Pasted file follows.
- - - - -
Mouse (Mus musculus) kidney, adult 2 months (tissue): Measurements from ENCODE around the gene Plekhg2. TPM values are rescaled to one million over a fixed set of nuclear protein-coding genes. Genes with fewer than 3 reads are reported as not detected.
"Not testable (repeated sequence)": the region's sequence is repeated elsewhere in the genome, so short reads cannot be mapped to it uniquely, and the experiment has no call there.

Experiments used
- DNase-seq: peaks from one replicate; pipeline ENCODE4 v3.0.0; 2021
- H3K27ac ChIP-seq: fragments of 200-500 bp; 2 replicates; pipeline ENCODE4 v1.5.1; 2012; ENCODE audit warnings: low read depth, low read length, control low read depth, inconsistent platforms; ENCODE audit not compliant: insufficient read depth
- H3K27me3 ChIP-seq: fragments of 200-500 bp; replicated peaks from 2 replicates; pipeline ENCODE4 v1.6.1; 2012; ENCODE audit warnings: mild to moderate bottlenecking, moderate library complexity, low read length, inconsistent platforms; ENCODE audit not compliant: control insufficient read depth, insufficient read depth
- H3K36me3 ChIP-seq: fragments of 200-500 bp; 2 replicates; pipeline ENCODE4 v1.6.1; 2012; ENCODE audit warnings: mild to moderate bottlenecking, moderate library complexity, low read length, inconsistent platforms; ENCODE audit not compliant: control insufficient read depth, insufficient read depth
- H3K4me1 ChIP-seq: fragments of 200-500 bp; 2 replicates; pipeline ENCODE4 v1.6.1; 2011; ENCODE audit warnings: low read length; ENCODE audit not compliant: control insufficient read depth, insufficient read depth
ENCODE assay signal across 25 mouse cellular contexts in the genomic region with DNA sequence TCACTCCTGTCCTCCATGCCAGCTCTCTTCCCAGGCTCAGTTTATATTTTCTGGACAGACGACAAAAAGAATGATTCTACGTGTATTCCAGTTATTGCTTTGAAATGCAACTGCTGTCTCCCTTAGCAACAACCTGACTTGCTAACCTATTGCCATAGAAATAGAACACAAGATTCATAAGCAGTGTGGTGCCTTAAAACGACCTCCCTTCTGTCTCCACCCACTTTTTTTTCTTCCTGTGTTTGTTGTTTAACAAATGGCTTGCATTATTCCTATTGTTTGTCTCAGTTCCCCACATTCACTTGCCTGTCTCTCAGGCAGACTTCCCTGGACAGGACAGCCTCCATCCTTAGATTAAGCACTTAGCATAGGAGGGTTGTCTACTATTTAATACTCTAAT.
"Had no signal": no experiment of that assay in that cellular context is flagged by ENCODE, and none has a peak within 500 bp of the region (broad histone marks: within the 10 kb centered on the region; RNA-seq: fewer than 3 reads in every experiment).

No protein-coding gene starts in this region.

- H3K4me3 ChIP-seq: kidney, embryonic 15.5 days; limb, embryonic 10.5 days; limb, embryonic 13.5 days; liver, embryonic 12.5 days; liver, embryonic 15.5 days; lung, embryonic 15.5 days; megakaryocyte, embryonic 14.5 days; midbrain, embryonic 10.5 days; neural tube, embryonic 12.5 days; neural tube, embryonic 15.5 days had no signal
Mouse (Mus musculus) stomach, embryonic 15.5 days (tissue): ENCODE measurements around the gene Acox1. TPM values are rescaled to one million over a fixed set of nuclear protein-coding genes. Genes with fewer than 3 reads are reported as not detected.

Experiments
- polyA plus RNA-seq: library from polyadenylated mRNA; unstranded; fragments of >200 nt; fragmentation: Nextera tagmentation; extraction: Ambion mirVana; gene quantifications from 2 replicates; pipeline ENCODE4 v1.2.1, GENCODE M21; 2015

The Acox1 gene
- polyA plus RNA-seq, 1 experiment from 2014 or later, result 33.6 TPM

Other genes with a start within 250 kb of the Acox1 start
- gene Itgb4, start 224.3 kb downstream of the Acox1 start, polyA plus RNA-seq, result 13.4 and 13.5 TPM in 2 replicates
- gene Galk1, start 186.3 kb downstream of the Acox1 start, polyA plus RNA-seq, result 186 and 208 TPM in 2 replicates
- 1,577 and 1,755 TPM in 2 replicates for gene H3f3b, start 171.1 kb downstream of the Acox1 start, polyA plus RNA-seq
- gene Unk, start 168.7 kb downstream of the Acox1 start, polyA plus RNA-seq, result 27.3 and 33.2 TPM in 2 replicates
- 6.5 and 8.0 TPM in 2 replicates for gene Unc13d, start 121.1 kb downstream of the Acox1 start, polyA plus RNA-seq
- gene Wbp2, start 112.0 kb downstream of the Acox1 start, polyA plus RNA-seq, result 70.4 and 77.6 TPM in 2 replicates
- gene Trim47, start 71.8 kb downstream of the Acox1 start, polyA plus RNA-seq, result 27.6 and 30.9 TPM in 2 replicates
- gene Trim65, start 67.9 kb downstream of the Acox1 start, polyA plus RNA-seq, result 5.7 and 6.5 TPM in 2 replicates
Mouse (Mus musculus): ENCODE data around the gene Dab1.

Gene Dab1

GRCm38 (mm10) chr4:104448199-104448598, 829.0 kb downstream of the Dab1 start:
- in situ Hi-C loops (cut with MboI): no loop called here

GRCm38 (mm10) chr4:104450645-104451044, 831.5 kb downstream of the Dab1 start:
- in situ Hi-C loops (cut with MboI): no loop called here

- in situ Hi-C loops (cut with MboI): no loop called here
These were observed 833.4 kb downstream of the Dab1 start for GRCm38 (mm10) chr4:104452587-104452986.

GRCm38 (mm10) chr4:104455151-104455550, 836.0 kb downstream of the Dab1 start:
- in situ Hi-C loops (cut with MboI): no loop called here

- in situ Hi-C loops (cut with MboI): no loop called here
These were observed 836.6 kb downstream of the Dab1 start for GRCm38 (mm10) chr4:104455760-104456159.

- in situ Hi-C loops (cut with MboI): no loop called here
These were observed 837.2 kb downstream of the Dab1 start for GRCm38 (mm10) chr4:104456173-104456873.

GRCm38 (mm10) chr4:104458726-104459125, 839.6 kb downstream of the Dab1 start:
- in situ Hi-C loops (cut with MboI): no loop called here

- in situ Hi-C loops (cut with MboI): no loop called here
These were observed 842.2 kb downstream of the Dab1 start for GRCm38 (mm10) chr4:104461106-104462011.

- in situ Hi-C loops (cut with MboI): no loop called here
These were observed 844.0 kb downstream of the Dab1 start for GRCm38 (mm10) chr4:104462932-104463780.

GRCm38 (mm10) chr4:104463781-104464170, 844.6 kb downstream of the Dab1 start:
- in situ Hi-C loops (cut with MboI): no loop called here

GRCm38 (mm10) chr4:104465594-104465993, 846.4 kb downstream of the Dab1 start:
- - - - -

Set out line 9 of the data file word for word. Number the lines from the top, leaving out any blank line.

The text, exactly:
ENCODE assay signal across 25 mouse cellular contexts in the genomic region with DNA sequence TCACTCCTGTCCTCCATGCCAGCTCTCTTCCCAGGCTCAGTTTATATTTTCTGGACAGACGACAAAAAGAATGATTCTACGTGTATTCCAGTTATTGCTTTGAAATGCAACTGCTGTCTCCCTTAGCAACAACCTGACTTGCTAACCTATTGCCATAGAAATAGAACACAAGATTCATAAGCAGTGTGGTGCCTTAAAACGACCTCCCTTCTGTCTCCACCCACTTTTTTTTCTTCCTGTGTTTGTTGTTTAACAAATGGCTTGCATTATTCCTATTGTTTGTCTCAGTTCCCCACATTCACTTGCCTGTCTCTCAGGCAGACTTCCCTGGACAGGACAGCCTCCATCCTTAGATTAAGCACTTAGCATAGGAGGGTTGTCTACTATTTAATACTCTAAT.